On 16 August 2016, the El Sauce International airport in the top beach resort of Punta del Este, Uruguay stopped functioning for a few hours. The stoppage was not caused by a strike of air controllers, airline crews or baggage handlers. Although cold for going to the beach, the weather was clear and the visibility was excellent.
Taking advantage of the nice day a dairy cow had squeezed through a breach in the airport’s perimeter fence and decided to have a different grass variety for lunch. Her feeding activity near the 01-26 runway was immediately detected by the control tower that initiated the relevant emergency protocol.
This resulted in the closure of the airport. Messages for flight cancellations/delays were sent to all airports from where flights to El Sauce airport would depart. Aerolíneas Argentinas flight AR 2346 departing for Buenos Aires was also cancelled and the passengers travelled by taxi and airline bus to Montevideo for a rescheduled flight. Meanwhile, oblivious to the chaos it created, the cow continued grazing happily!
Part of the emergency protocol included the capture of the intruder and, although Army personnel were quickly mobilized, they were not immediately successful and at some stage the tension escalated when the cow disappeared from sight! Eventually the cow, belonging to the Army’s herd located at the nearby military base, was captured and returned to its lair. The all clear was given and the airport was reopened.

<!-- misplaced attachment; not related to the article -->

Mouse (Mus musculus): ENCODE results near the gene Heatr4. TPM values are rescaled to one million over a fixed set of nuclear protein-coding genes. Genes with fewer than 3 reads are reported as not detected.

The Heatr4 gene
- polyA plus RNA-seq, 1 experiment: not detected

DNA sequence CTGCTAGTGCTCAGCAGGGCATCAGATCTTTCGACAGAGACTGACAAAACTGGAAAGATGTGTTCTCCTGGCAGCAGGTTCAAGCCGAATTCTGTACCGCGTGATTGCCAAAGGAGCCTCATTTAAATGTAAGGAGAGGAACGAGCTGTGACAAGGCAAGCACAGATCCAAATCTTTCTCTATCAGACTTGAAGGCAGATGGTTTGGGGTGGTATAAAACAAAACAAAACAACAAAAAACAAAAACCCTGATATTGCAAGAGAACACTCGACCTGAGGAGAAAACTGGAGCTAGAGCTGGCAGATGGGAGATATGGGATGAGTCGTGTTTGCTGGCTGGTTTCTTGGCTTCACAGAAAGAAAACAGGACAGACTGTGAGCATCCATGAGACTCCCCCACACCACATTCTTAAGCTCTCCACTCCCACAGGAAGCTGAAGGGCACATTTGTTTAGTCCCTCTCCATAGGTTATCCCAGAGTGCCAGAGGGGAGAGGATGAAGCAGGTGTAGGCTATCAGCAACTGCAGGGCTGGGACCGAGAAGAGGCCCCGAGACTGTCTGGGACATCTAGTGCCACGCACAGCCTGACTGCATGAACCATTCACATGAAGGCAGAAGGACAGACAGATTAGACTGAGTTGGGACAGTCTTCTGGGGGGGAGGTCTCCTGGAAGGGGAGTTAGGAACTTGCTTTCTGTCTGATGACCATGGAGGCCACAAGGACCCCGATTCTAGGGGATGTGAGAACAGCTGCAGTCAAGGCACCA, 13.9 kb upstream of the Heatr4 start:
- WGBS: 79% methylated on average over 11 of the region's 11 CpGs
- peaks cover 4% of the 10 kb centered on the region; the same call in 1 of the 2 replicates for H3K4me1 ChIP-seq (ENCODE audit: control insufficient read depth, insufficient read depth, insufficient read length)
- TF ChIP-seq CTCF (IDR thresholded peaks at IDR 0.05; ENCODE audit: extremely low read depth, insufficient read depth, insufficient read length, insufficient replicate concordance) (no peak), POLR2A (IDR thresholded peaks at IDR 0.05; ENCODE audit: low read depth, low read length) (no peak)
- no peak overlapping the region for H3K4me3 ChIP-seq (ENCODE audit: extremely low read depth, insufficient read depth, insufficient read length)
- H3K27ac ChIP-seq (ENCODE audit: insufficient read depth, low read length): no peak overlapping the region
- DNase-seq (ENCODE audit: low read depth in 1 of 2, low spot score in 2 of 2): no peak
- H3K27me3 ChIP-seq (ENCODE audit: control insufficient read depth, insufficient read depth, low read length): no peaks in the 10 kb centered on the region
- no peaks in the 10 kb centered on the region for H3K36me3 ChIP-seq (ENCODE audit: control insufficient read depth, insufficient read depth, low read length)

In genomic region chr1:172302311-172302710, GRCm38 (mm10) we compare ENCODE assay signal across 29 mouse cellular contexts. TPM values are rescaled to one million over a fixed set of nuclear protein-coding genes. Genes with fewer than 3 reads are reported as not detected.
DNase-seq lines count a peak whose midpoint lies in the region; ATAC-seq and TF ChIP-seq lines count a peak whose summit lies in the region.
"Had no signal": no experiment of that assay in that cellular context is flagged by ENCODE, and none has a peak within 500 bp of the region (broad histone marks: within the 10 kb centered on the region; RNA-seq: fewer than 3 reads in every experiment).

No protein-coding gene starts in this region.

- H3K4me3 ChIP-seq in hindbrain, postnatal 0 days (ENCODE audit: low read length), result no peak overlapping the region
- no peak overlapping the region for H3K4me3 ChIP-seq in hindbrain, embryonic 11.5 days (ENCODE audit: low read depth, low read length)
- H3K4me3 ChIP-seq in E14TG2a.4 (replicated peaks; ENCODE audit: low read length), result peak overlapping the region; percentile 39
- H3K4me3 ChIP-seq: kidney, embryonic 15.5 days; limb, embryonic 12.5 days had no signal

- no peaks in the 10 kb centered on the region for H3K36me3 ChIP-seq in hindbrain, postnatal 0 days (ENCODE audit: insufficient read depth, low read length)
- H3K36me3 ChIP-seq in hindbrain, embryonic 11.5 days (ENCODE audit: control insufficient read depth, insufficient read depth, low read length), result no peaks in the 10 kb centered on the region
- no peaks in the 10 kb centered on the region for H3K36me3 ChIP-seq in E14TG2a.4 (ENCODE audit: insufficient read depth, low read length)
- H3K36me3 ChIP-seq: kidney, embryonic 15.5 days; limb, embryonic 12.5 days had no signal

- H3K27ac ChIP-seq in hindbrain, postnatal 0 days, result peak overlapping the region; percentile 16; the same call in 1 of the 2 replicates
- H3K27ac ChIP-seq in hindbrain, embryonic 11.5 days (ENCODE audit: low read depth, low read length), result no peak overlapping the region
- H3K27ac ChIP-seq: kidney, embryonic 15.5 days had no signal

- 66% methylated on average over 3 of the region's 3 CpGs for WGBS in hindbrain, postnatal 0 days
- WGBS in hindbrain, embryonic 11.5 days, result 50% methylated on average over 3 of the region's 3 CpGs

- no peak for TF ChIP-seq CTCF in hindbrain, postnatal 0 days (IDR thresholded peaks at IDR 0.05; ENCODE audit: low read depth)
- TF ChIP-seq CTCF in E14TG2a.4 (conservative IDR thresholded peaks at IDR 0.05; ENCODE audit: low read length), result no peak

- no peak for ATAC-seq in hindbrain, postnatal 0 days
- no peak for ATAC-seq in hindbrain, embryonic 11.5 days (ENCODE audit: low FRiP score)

Luckily this did not take place at a busy airport and the disturbance did not cost as much as when a family of monitor lizards, jackals and raptors entered the New Delhi international airport’s secondary runway and remained there for one hour before being evicted by an animal rescue team. The incident forced the closure of the airport and approximately 100 flights were delayed at a cost of several USD million.
I can just imagine passenger losing connections in other airports and trying to get compensation mentioning that monitor lizards delayed their flights!
Obviously, when flying to tourist destinations in Africa, wild animals on the runway are an expected occurrence. The pilots, almost invariably, do a first low fly over to scare intruders and only land the aircraft when they see that the landing strip is clear, at least for the time. It is common to see the animals coming back to graze on the runway a few minutes after the disturbance is over!
Bush “airports” do not close due to stray animals on the runway, the latter are part of its “personnel”!